Oral administration of bepotastine besilate suppressed scratching behavior of atopic dermatitis model NC/Nga mice.Int Arch Allergy Immunol. 2008; 145(4):277-82.IA
Pruritus is the most severe problem in atopic dermatitis. Even though its mechanism is still not fully understood, antihistamines have been prescribed for atopic dermatitis.
To evaluate the effect of antihistamine on atopic dermatitis, we analyzed the scratching behavior in atopic dermatitis model NC/Nga mice.
BALB/c mice, in which scratching behavior was induced by intradermal injection of compound 48/80 (100 microg/100 microl/mouse), and NC/Nga mice, housed in a conventional environment and having developed spontaneous eczematous regions, were monitored with a SCLABA system after oral administration of bepotastine besilate. The number of eosinophils in the ear skin and the serum leukotriene B(4) (LTB(4)) levels were also evaluated.
Bepotastine at doses of 3 and 10 mg/kg effectively inhibited the compound 48/80-induced scratching behavior of BALB/c mice 1 h after oral administration, comparable with the blood T(max), which was reached within 0.8-1.6 h in humans. Bepotastine also significantly inhibited the scratching behavior of NC/Nga mice 1 h after oral administration. Even though 10 mg/kg bepotastine could not influence the number of tissue eosinophils, it effectively suppressed the serum LTB(4) levels, just comparable with the suppression of scratch behavior of NC/Nga mice.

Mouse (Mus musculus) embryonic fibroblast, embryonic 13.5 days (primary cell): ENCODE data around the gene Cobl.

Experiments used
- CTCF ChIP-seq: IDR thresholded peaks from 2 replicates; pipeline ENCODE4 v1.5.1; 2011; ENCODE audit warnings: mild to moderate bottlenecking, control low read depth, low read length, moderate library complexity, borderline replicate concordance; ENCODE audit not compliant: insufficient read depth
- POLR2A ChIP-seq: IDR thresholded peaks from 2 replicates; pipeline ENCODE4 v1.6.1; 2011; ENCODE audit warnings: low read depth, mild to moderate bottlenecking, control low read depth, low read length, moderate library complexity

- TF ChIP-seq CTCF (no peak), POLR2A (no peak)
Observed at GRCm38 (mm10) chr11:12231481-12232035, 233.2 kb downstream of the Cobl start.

Bepotastin effectively suppressed the scratch behavior of atopic dermatitis model mice, which may not simply be explained by the suppression of histamine but also by the suppression of other mediators like LTB(4). Bepotastine could be useful in the treatment of pruritus, especially early after oral administration.